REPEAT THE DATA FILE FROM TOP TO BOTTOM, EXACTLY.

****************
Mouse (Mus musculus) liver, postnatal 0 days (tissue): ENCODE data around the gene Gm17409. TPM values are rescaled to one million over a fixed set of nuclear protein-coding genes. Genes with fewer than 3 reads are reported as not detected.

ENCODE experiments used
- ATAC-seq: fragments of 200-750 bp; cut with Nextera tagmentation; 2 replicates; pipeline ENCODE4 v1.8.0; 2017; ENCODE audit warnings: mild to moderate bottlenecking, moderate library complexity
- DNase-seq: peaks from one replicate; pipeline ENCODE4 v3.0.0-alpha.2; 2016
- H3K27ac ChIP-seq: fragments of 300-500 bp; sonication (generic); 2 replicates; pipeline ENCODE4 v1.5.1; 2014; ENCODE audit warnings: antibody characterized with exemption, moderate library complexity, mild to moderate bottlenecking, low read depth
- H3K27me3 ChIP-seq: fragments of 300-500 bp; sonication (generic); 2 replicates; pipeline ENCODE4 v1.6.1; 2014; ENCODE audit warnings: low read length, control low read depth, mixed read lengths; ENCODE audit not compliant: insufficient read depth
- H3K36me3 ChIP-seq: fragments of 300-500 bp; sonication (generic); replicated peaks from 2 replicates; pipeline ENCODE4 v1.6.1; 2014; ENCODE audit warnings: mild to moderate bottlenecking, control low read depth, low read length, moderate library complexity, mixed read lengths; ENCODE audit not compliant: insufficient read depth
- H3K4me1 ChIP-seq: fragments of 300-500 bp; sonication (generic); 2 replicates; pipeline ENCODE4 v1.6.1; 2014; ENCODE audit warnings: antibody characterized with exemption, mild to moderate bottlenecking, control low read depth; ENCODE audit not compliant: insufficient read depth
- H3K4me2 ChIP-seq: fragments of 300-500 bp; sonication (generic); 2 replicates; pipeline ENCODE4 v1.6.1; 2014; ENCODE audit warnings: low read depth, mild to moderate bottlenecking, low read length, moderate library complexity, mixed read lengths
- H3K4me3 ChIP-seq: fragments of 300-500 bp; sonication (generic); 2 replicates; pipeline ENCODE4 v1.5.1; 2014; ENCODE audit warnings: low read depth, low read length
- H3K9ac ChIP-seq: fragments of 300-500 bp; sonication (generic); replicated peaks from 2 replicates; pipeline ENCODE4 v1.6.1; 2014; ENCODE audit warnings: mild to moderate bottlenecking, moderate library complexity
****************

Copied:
Mouse (Mus musculus) liver, postnatal 0 days (tissue): ENCODE data around the gene Gm17409. TPM values are rescaled to one million over a fixed set of nuclear protein-coding genes. Genes with fewer than 3 reads are reported as not detected.

ENCODE experiments used
- ATAC-seq: fragments of 200-750 bp; cut with Nextera tagmentation; 2 replicates; pipeline ENCODE4 v1.8.0; 2017; ENCODE audit warnings: mild to moderate bottlenecking, moderate library complexity
- DNase-seq: peaks from one replicate; pipeline ENCODE4 v3.0.0-alpha.2; 2016
- H3K27ac ChIP-seq: fragments of 300-500 bp; sonication (generic); 2 replicates; pipeline ENCODE4 v1.5.1; 2014; ENCODE audit warnings: antibody characterized with exemption, moderate library complexity, mild to moderate bottlenecking, low read depth
- H3K27me3 ChIP-seq: fragments of 300-500 bp; sonication (generic); 2 replicates; pipeline ENCODE4 v1.6.1; 2014; ENCODE audit warnings: low read length, control low read depth, mixed read lengths; ENCODE audit not compliant: insufficient read depth
- H3K36me3 ChIP-seq: fragments of 300-500 bp; sonication (generic); replicated peaks from 2 replicates; pipeline ENCODE4 v1.6.1; 2014; ENCODE audit warnings: mild to moderate bottlenecking, control low read depth, low read length, moderate library complexity, mixed read lengths; ENCODE audit not compliant: insufficient read depth
- H3K4me1 ChIP-seq: fragments of 300-500 bp; sonication (generic); 2 replicates; pipeline ENCODE4 v1.6.1; 2014; ENCODE audit warnings: antibody characterized with exemption, mild to moderate bottlenecking, control low read depth; ENCODE audit not compliant: insufficient read depth
- H3K4me2 ChIP-seq: fragments of 300-500 bp; sonication (generic); 2 replicates; pipeline ENCODE4 v1.6.1; 2014; ENCODE audit warnings: low read depth, mild to moderate bottlenecking, low read length, moderate library complexity, mixed read lengths
- H3K4me3 ChIP-seq: fragments of 300-500 bp; sonication (generic); 2 replicates; pipeline ENCODE4 v1.5.1; 2014; ENCODE audit warnings: low read depth, low read length
- H3K9ac ChIP-seq: fragments of 300-500 bp; sonication (generic); replicated peaks from 2 replicates; pipeline ENCODE4 v1.6.1; 2014; ENCODE audit warnings: mild to moderate bottlenecking, moderate library complexity